In this tutorial, I'm going to show you how to create a 'sheet' similar to those found in Coda. Here's a screenshot of what I mean:
Step 1. Generate the design in Photoshop
So let's create the mockup in photoshop. First, let's create a new image canvas. The size will be 400x400.
Fill in the background with any color. I chose #6e6e6e. Then, using the Rectangle Tool, create a white box in the middle of the canvas.
Now, using the layer style tool, add a drop shadow to the box you just created.
Step 2. Cut up your design into usable pieces
Ok.. now we have what we want. Let's cut it up. What we are going to end up with is 7 images, all 24-bit png format. We want to capture the top-left, top-right, left, right, bottom-left, bottom-right and bottom shadows. I used the guidelines to create the parts I will cut out.
So after we know our guidelines, let's create the 7 images. But first, we have to flatten the shadow. To do this, add a new layer on top of the box layer, then select both layers using shift-click, then select 'merge layers' from the layers dropdown menu (Command E).
Now cut out the 7 sections as shown below and create images from them. Export them using the PNG-24 preset. You can download the 7 images I created in PSD layers and seperate images here.
Step 3. Create the HTML mockup of the 'sheet'
Now that we have all the images we need, let's create an HTML mockup of the 'sheet' view that we want.
You'll notice I am using a 'spacer.gif' image in a few of the td's. This is used b/c some browsers will not render the style of the td unless there are contents inside of it. spacer.gif is a 1x1 pixel transparent gif.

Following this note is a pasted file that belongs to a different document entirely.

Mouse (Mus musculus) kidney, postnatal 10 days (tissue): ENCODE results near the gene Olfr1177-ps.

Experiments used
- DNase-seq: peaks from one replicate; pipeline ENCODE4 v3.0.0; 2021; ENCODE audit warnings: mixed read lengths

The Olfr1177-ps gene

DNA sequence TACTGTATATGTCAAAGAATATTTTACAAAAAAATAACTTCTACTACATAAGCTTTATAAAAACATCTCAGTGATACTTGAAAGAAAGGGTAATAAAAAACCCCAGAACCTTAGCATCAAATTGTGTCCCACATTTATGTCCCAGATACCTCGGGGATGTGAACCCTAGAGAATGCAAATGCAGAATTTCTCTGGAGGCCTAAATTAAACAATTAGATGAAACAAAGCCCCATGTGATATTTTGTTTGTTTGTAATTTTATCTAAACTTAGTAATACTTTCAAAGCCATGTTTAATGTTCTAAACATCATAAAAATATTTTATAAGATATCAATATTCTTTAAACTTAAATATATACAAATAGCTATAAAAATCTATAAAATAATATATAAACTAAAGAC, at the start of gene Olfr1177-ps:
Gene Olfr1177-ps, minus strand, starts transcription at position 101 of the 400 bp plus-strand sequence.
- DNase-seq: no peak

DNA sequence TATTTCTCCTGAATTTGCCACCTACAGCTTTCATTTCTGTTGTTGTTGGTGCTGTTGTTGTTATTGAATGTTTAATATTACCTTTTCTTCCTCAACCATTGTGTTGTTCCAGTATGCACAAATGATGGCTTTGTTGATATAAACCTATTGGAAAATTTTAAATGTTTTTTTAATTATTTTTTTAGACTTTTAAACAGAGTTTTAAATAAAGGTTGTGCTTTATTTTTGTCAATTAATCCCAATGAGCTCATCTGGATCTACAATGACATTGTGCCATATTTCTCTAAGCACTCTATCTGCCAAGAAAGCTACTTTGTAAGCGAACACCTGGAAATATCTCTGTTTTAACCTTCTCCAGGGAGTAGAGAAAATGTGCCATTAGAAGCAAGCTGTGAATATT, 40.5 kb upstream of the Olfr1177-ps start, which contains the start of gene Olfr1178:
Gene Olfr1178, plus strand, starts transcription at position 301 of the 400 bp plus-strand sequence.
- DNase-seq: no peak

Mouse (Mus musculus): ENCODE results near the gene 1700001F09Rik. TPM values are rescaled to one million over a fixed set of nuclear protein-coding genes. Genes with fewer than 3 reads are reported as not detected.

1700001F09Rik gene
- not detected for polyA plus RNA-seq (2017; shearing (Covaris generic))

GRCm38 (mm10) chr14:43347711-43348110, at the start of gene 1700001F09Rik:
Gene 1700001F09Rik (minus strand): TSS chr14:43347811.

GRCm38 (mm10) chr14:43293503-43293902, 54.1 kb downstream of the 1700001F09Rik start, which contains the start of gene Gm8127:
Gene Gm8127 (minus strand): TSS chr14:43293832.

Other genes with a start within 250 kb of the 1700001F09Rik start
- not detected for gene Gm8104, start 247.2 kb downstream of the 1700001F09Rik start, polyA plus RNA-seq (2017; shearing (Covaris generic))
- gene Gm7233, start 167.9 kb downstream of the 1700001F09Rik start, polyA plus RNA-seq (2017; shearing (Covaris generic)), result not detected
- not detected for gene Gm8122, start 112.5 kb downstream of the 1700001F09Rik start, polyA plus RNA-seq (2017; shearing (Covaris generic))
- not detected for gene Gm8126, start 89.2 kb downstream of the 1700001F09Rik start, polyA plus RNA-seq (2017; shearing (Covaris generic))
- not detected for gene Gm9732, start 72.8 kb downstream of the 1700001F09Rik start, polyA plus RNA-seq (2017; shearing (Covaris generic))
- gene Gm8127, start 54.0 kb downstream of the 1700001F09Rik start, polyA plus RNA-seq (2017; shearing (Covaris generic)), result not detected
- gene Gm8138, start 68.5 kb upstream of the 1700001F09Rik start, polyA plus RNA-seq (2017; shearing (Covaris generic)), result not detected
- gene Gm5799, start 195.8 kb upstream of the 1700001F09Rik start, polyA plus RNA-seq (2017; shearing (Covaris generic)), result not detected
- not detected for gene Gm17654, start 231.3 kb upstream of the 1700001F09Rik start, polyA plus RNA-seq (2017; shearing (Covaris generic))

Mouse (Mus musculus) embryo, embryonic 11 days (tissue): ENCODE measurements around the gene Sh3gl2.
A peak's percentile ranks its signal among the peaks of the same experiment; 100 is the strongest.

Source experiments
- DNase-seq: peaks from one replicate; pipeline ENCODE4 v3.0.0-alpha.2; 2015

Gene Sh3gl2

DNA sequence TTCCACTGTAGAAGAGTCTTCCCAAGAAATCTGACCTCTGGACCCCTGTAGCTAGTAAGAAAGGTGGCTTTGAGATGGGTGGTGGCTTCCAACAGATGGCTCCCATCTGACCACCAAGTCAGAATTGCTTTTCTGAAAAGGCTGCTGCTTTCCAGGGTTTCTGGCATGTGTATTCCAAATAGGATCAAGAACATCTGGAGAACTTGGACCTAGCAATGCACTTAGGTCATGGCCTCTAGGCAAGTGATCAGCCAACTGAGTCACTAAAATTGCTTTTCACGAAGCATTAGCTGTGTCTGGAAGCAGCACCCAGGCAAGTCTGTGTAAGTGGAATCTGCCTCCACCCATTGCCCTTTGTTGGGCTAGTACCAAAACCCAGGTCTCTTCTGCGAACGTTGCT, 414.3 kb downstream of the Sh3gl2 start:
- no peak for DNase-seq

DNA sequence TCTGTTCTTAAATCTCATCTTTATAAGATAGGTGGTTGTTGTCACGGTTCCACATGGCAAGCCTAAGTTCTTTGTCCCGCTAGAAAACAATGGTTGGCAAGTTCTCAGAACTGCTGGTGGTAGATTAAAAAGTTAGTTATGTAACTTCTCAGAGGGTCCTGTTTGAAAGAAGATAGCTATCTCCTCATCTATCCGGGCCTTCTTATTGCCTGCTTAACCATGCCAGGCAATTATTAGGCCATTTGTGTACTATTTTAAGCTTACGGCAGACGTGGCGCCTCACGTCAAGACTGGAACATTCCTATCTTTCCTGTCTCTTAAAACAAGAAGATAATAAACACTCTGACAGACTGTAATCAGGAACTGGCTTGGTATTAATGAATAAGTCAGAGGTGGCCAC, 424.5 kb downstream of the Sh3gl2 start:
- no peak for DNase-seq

Step 4. Create a Rails View Helper to allow us to pass a block to the contents
I am going to assume that you have a rails app already in place. Let's place the helper in the app/helpers/application_helper.rb file.
Notice that I embedded the CSS code inline with the HTML. This is one of the few times where that is a good idea. By doing this, we are not dependent on having a CSS file and linking it in the HTML.
I also am accepting *args as a parameter. This allows me to set the width of the table by simply passing in a number to the helper from my view.
Make sure you put your images in the public/images folder, or wherever you would like to keep them. If you put them elsewhere, make sure you update your helper accordingly.
So let's give it a try. In any view of your application, create a new block with some contents.
Notice that I am passing in 500, which forces a 500 width to the table.
And here is the result:
This is a powerful way to use helpers in order to create quick, sexy content on your websites. One thing you may notice is that the bottom shadow appears chopped on the ends. To fix this, all you would need to do is bring in the guidelines to overlap the white box a bit prior to chopping it up. This, however, would force you to use a white background instead of being able to change it.